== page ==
Existing accessible footways and crossings Bus and ferry terminal Existing accessible Road crossings
The improvements are having an effect By December 2009, you could see wheelchairs and baby strollers in central George Town Bus passengers have increased from 1,100,000 to 1,800,000 per four week period
But: - Accessible footways are not well connected or continuous; - Main bus and ferry terminals do not connect to accessible footways; - Construction is often not to correct standards; - Maintenance is sometimes poor; - Enforcement of traffic and parking regulations is almost wholly lacking.
Lack of continuity of accessible footway at entrance to Government building
Improvements the UNDP study will recommend include: - Connectivity of footways; - Connect bus and ferry terminal to footway network; - Pedestrian link to pier for cruise ships; - Start work on demonstration bus corridor.
World Heritage Site: priorities for improvements to footways
Improvements to footways and road crossings Existing accessible 1 st priority Road crossings Bus and ferry terminal Pier
The first priority improvements (shown red) are estimated to cost 814,000 MR (about $230,000 US) Work on improvements started in December 2009
I now feel that providing accessible infrastructure and vehicles is relatively easy, but institutional problems are very difficult - When ramp kerbs are fitted, motorcycles ride along the footway; - Police do not enforce traffic and parking regulations; - Buses do not stop close to the kerb.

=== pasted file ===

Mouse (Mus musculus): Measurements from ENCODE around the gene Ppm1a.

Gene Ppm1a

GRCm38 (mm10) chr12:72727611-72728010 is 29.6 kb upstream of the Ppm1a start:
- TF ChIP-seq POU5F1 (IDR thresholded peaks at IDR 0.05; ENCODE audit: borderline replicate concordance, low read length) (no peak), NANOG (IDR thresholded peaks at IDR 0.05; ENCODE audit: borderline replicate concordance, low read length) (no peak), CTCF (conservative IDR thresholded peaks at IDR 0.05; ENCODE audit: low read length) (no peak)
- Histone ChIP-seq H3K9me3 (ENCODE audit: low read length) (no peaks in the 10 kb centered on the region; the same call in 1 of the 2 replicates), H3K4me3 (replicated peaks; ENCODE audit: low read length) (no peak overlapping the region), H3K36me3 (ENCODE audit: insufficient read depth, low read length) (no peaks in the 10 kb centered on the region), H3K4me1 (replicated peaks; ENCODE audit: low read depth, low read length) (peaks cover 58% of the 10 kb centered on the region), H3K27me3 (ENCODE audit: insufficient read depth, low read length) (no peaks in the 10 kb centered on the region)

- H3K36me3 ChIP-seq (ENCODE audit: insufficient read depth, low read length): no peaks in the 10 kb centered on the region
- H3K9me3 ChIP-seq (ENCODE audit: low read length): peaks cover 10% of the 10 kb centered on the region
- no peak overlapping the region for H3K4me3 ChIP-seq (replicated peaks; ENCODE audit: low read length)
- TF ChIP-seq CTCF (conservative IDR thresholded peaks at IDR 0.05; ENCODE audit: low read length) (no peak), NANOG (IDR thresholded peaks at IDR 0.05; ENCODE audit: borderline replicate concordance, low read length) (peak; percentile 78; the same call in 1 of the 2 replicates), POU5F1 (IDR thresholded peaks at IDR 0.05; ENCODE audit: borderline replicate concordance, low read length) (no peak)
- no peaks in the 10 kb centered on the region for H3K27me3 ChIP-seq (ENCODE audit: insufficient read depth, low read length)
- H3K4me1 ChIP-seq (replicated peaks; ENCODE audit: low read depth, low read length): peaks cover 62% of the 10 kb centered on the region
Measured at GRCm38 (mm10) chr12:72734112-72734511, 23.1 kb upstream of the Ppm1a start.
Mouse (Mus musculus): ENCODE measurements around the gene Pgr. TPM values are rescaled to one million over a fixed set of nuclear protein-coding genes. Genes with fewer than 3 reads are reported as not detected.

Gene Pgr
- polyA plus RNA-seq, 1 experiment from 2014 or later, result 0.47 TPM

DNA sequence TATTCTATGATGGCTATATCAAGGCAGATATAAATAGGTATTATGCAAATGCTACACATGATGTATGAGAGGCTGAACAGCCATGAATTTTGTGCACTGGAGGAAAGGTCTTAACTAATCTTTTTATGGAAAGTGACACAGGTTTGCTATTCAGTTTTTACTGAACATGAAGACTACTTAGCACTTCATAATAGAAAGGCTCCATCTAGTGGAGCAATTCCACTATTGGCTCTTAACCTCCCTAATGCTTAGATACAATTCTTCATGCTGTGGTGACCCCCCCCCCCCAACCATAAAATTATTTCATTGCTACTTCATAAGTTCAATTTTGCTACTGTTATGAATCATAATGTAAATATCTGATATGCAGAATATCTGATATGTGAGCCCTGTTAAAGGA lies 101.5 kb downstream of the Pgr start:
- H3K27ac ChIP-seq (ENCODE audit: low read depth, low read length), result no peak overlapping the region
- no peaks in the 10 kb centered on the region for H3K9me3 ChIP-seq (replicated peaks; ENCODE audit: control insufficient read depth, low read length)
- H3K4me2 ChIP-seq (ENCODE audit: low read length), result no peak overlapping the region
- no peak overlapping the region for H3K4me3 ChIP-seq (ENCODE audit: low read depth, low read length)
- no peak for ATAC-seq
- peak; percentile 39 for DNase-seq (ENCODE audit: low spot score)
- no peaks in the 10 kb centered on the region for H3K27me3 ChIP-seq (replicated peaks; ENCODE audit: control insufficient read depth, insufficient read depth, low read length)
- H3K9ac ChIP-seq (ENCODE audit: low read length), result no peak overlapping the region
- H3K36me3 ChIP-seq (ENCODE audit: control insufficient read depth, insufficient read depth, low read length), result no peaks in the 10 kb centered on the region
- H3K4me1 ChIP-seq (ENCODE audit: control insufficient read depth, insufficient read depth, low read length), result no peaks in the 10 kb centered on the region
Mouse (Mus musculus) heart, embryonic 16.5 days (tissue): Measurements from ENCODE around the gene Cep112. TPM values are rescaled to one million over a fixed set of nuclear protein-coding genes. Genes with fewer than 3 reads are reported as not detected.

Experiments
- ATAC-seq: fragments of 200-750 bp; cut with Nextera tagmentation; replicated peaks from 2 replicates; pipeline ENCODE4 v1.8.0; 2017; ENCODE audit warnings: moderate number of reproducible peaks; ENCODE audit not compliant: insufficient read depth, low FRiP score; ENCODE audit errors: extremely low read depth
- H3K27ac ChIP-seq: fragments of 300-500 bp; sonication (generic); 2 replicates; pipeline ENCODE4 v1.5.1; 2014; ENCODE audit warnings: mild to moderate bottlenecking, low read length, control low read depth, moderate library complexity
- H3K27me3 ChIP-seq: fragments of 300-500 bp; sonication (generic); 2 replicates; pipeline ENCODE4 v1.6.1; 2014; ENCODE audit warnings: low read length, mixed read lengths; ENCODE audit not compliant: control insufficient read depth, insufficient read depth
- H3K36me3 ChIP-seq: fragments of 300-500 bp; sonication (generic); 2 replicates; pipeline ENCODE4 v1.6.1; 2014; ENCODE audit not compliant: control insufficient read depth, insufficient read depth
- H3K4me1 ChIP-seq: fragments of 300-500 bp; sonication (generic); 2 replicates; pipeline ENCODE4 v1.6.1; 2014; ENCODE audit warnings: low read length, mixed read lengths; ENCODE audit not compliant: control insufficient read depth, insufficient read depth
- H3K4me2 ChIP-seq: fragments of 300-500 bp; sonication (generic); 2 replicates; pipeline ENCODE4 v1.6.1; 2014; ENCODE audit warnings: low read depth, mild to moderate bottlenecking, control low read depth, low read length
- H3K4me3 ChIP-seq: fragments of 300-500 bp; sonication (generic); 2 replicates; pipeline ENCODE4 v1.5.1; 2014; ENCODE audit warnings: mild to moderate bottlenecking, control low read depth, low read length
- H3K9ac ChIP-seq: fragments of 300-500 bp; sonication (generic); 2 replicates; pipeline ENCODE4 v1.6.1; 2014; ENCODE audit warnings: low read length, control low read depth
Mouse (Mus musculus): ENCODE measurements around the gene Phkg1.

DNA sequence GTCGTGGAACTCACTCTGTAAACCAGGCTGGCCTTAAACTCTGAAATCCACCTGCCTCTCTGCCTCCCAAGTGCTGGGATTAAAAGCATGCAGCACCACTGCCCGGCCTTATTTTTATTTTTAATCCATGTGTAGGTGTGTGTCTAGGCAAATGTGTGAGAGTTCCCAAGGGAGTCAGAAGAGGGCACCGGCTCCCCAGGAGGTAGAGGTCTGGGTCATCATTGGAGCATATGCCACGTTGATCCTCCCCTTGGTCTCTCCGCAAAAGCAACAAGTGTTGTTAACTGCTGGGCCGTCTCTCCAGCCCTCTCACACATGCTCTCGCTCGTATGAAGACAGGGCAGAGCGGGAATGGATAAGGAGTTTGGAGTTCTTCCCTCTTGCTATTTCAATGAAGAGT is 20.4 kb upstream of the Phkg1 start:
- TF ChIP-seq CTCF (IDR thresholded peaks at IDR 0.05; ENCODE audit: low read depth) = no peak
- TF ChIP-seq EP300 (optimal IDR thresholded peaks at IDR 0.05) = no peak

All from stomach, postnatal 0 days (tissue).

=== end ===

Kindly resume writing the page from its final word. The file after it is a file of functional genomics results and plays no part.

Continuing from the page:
- Stops are often blocked by parked vehicles; - Stops have railings that prevent passengers boarding and alighting; - Geometry of stops in lay-bys makes it impossible for drivers to get close; - Bus stop shelter roofs overhang kerb. The reasons bus drivers stop away from the kerb are:
I have suggested the use of bus stop boarders (bus stop bulbs) without railings to make it easy for drivers to stop close to the kerb, and to prevent vehicles driving through the line of passengers
Accessible bus stops Consider using kerb extensions at bus stops (bus boarders)
Because traffic does not stop at pedestrian crossings, I have suggested the use of median pedestrian refuges at crossings
For lower priority pedestrian crossings, median pedestrian refuges offer benefits Pedestrian refuge on 40mph (64kph) suburban road, Britain
Perhaps most important, I am urging a long-term programme of institutional change, involving education and enforcement, to support the excellent engineering already in place
This includes changes within the local authority, to encourage regular inspection and maintenance of footways, control of retail intrusion onto footways, and control of unapproved construction on footways and blocking colonnades.
Only time will tell whether the improvements in accessibility can be protected from road user behaviour, lack of enforcement and lack of inspection and maintenance.
This project has made me realise that, as experts on accessibility, we are not paying enough attention to the social differences between countries, and the need to design transport to be suitable for local situations.